In another prediction, The Cook Political Report, shows the 6th District race is leaning towards a Crow victory. The Center for Politics reiterated that forecast as do mid-September polls from The New York Times, which shows that 51 percent of voters lean towards Crow while 40 percent prefer Coffman and 9 percent remain undecided.

But as Colorado Politics’ Ernest Luning notes in his Sept. 21 Trail Mix column, Coffman has a history of defeating prominent Democrats to retain his seat in his purple district, as he did in 2016 when the district supported Democrat Hillary Clinton over fellow Republican Donald Trump for the presidency.

Tipton, meanwhile, has a 61 percent chance of winning to Mitsch Bush’s 39 percent, according to FiveThirtyEight. Predictions from The Center for Politics and the Cook Political Report concurred that Tipton enjoys a safe lead.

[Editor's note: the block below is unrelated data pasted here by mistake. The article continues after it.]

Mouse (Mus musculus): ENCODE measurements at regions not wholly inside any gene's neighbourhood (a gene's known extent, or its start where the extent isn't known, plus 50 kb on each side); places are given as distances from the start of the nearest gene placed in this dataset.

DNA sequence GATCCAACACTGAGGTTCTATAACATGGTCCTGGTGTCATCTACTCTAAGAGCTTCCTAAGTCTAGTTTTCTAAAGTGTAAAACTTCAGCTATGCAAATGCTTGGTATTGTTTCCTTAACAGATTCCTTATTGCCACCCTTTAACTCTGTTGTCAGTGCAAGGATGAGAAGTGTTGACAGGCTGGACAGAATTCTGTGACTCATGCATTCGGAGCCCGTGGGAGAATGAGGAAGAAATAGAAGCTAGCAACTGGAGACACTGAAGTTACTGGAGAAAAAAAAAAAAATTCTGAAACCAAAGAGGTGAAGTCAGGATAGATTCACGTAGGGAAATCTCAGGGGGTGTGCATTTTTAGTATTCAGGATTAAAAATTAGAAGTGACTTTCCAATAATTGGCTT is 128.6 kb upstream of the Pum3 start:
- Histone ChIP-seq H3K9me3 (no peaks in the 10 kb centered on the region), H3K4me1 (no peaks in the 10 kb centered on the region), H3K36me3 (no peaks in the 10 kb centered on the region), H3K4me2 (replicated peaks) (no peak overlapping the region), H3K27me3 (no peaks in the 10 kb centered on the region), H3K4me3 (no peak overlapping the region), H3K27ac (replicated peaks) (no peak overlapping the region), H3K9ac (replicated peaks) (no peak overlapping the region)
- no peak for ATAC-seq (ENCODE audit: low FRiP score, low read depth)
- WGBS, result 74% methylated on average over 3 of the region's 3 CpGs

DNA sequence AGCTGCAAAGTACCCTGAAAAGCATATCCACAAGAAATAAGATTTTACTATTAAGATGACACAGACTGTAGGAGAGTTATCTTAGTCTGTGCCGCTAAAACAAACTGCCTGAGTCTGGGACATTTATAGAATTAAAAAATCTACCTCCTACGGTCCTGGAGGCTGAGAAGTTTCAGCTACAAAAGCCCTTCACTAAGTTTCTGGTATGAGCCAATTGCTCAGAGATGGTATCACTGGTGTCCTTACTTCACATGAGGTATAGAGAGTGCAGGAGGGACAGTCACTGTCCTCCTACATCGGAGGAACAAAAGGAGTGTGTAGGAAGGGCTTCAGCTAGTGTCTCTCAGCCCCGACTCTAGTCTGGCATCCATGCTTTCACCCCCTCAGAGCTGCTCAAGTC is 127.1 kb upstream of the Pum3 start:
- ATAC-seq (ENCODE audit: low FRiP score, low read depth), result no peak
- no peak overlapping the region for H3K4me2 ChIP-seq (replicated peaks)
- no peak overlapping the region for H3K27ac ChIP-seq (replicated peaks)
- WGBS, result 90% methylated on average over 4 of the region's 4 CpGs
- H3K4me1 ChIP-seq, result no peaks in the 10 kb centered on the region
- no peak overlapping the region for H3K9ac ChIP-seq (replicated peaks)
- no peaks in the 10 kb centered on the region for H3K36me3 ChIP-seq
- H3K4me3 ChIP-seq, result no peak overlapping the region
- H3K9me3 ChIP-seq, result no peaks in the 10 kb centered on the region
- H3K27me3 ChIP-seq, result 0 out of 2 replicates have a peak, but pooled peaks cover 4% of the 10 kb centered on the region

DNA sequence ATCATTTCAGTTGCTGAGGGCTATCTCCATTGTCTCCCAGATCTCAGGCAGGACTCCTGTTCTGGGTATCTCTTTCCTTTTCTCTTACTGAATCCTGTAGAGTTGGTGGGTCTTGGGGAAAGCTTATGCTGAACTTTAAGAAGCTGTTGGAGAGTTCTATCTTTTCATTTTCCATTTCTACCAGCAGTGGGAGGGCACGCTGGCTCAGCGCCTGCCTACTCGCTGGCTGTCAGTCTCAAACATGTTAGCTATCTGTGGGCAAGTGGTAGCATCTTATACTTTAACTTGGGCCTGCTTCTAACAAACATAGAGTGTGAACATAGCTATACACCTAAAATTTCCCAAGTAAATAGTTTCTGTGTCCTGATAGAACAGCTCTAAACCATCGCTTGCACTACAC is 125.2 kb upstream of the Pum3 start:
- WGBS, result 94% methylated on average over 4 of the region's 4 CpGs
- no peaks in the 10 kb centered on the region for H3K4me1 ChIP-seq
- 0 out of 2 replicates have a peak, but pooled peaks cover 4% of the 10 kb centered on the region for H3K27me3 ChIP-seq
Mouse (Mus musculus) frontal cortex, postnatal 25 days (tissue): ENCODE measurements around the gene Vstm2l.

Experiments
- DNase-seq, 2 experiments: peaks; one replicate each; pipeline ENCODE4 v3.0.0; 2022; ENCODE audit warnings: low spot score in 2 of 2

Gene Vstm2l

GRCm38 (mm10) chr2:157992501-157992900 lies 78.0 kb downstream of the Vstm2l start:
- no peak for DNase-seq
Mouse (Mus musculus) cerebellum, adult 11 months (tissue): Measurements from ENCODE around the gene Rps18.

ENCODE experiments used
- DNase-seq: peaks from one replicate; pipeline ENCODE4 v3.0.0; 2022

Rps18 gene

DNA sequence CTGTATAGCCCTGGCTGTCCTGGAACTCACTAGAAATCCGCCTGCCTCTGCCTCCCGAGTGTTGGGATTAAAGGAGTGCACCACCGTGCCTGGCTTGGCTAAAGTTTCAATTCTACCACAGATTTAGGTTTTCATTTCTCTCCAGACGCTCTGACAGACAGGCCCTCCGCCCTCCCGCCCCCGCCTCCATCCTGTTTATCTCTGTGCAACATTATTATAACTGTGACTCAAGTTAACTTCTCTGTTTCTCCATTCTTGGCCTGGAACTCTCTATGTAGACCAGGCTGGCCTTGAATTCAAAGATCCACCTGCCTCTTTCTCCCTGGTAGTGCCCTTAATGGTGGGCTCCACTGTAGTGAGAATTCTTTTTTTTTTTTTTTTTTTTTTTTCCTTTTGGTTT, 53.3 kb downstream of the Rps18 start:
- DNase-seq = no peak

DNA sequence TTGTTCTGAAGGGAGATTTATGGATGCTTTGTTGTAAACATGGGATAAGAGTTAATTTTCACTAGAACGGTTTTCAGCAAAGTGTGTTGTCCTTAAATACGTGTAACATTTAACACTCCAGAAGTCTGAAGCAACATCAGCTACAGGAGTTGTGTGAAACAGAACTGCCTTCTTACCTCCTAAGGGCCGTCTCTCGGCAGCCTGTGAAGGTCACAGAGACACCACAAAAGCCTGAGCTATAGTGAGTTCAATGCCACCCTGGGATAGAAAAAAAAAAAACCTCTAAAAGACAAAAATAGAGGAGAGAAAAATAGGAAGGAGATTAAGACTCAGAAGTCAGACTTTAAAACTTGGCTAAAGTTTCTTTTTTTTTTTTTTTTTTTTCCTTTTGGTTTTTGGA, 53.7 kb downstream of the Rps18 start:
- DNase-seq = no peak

The national predictions didn’t surprise Sara Hagedorn, a political science professor at the University of Colorado Colorado Springs, but she said she’s more sure of Tipton holding his seat than Crow upending Coffman.

“I would not count Congressman Coffman out until the day after the election,” Hagedorn said. “He’s come out ahead in these campaigns before. He’s a hard campaigner. He’s a hard worker.”

The 6th District, which includes Aurora, Centennial and Highlands Ranch, favored Clinton and Barack Obama in the last three presidential elections, and yet Coffman has maintained his seat, Hagedorn noted.